On the 18 of March 2021, Growth through Nutrition members joined a Feed the Future initiatives experience-sharing visit focused on implementation, technical aspects, and best practices in the Sokicha and Wonago kebeles of the SNNP and Sidama regions.
Tufts University leads the Learning Agenda, which builds and expands on what was learned in the USAID's prior ENGINE project and other relevant activities such as the Tufts-led Nutrition Innovation Lab (NIL) and AKLDP project. Learning activities will be designed to provide evidence on an on-going, timely basis to allow for improvements or adjustments in implementation of nutrition-specific and nutrition-sensitive interventions, and inform the National Nutrition Programme (NNP) and ONE WASH National Programme (OWNP). Areas of focus will emphasize technical areas critical to achievement of Strategic Objectives (SO) and Intermediate Results (IR), as well as research priorities identified by Government of Ethiopia (GoE) partners and USAID.
The two main arms of the Learning Agenda are the support and carrying out of operational research and the dissemination of research and learning findings. Research activities may include but not be limited to, small operational research studies, M&E data assessments, qualitative studies, literature reviews, and small research grants to support local researchers and students. Tufts leads and implements operational research studies, provides technical support to partners implementing research and learning as part of their work plan, and provides technical oversight and support to small grant recipients.
Managing the knowledge and learning generated through the project and disseminating it widely is an important part of the research and learning agenda. Tufts is responsible for the development of a project Knowledge Management (KM) system to ensure information is managed and shared quickly and broadly within the project and beyond. This website is one product of the KM arm of the Learning Agenda which will be integrated into government institutions such as EPHI and others, as appropriate, to ensure ownership and the sustainability of the KM process beyond the time frame of the project.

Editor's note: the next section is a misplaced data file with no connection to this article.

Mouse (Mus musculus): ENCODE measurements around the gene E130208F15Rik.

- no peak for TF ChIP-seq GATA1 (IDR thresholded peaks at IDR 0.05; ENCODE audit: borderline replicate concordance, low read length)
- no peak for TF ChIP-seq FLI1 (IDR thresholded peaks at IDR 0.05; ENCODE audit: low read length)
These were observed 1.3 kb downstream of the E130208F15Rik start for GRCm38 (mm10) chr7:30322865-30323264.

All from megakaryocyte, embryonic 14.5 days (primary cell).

The Learning Agenda is implemented using a Learning Agenda Strategy and Knowledge Management Plan that were developed based on feedback from partners and stakeholders.
Key Progress in Project Year II
During the reporting period, Growth through Nutrition completed the multisectoral coordination study report, SBCC literature review manuscripts on nutrition sensitive and nutrition specific activities, data collection for study on barriers and facilitators to production and consumption of healthy foods, established the project nutrition, agriculture and WASH research and learning group and two successful meetings, building external and internal capacity through learning events, and the selected of three awardees under the small grants program.
In implementing the knowledge management plan, the Growth through Nutrition launched the project learning website https://gtn-learning.org, dissemination of project research findings, knowledge and learnings by presenting and participating in learning events such as the Annual NNP Implementation Review Meeting, African Nutrition Epidemiology Conference, and 2018 Hawassa International Nutrition and Food Industries Conference, conducting a project-wide Learning and Knowledge Management (LKM) assessment and establishing and supporting online systems for knowledge sharing within the project.
Key Progress in Project Year III
In addition to publishing the “Impact of SBCC on nutrition specific interventions on selected indicators of nutritional status” manuscript in the Journal of Human Nutrition in October 2018, the project held an OR prioritization workshop to identify OR topics for the year selecting “Evaluating effectiveness of QI initiatives” among its topics.
Quarterly meetings for the project research and learning working group were held in year three, covering topics such as Seasonal Calendar study, Nutrition HR Needs Assessment and Food intake and appetite of infants: a missing link in stunting reduction efforts in Ethiopia.